Amid a surprisingly tight gubernatorial race in Virginia, Vice President Kamala Harris took the unusual step of recording a political advertisement in support of Democrat candidate Terry McAuliffe set to run in hundreds of churches between now and Election Day, a move some argue is a violation of federal law, as the New York Post reports.
The video segment will reportedly be screened in roughly 300 houses of worship across the state, and it features the vice president touting the leadership abilities of McAuliffe, who is currently in a heated battle with his Republican opponent, Glenn Youngkin.
“I believe that my friend Terry McAuliffe is the leader Virginia needs at this moment. Terry McAuliffe has a long track record of getting things done for the people of Virginia,” Harris declares in the spot, according to the Washington Examiner.
NEW — More than 300 Black churches across VA will hear from @KamalaHarris btwn Sun. and November 2 in video message that will air during morning services as part of outreach effort aimed to boost @TerryMcAuliffe.#VAGOV
— Eva McKend (@evamckend) October 16, 2021
Once news of the vice president’s involvement in the initiative emerged, however, controversy soon followed, with many on social media pointing out that a video of this nature could well violate laws that prohibit partisan politicking within tax-exempt religious organizations.
Ryan Saavedra of the Daily Wire quoted language from the Internal Revenue Service itself, which states that “the law prohibits political campaign activity by charities and churches by defining a 501(c)(3) organization as one ‘which does not participate in, or intervene in (including the publishing or distributing of statements), any political campaign on behalf of (or in opposition to) any candidate for public office.’”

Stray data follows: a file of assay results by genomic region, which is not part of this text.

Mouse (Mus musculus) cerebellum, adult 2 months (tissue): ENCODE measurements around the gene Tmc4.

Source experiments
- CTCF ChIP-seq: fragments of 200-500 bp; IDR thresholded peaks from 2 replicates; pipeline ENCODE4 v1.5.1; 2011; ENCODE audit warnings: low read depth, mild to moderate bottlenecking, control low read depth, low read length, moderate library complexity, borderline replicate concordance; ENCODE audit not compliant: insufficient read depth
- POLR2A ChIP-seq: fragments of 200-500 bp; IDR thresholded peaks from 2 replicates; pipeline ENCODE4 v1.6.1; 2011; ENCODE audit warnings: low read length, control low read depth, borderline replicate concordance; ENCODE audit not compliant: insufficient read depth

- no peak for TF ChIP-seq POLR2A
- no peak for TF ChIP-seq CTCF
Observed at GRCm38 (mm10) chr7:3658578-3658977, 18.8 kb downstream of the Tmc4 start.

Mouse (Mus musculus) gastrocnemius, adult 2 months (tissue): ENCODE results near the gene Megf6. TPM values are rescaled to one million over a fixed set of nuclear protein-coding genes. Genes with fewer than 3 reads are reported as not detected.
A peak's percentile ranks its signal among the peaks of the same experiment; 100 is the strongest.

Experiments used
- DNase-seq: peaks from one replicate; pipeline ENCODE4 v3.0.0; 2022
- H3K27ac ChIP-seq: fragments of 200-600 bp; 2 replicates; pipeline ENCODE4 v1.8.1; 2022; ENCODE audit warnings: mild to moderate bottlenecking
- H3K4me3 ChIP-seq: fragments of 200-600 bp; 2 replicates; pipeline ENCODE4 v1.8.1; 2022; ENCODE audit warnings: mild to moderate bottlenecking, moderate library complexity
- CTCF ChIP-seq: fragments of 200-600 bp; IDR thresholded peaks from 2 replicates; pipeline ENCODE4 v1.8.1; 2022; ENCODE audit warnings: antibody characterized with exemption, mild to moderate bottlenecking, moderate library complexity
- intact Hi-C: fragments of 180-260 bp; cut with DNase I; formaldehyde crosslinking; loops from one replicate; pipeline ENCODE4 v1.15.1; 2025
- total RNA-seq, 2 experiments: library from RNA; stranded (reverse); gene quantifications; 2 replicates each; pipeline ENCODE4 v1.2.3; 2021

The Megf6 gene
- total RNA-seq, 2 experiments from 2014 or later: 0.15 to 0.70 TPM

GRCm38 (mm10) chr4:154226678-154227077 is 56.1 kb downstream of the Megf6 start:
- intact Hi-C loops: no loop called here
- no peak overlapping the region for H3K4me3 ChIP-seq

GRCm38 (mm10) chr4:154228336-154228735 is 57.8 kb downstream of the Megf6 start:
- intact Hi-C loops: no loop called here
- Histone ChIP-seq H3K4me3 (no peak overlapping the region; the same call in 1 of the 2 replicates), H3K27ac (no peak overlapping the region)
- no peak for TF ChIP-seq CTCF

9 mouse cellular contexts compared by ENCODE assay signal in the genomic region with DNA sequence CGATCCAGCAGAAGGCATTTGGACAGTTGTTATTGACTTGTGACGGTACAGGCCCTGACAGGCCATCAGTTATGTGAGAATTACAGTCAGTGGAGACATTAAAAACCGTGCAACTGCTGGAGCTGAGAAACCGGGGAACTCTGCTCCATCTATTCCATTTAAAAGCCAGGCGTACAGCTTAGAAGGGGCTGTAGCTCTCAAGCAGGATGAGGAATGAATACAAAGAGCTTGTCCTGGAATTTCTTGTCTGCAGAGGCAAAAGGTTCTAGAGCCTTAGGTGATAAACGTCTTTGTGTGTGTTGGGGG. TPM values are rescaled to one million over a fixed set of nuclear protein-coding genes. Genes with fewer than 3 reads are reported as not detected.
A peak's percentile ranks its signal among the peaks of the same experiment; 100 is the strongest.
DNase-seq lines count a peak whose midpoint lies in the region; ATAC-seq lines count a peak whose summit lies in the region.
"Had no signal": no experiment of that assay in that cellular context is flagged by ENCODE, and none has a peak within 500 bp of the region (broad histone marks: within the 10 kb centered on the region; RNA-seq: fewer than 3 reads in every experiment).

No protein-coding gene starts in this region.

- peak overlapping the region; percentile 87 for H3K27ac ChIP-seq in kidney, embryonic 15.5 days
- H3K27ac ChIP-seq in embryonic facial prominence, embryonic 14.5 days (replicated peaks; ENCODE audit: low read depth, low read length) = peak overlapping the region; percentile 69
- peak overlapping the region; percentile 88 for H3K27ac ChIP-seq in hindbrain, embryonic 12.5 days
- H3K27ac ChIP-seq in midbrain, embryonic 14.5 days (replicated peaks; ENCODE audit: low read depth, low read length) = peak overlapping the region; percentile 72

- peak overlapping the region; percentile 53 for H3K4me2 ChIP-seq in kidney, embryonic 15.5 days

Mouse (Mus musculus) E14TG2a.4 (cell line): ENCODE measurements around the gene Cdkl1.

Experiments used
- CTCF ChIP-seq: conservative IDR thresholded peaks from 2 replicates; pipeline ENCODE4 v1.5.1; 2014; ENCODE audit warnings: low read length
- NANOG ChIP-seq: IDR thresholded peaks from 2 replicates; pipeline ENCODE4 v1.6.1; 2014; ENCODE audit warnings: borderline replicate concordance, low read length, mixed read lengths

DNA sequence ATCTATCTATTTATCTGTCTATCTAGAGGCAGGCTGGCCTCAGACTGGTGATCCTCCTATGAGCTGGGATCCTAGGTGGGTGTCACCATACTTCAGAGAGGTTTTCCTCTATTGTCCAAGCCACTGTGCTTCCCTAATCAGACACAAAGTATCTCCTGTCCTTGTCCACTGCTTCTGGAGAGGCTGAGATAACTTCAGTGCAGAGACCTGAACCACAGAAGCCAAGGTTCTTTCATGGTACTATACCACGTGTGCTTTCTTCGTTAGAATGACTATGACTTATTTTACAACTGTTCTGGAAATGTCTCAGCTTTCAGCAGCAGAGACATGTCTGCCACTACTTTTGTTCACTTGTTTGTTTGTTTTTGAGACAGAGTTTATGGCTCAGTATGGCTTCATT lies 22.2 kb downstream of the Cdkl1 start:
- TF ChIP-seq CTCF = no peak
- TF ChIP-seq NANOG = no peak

As the Post reported, the Secular Coalition for America lobbying group, known for its representation of “the interests of atheists, humanists, freethinkers, agnostics, and other nontheistic Americans” declared Harris’ ad spot as an “inappropriate mixing of government, politics, and religion.”
Legal scholar and George Washington University professor Jonathan Turley also commented extensively on the precarious position in which the video places the churches that run it, explaining that according to the IRS, such tax-exempt entities “are absolutely prohibited from directly or indirectly participating in, or intervening in, any political campaign on behalf of (or in opposition to) any candidate for elective public office.”
As Turley further noted, “violating this prohibition may result in denial or revocation of tax-exempt status and the imposition of certain excise taxes,” something that almost certainly poses existential danger to the survival of any church. But apparently, that risk is unimportant to Democrat Party elites when one of their own is in electoral jeopardy.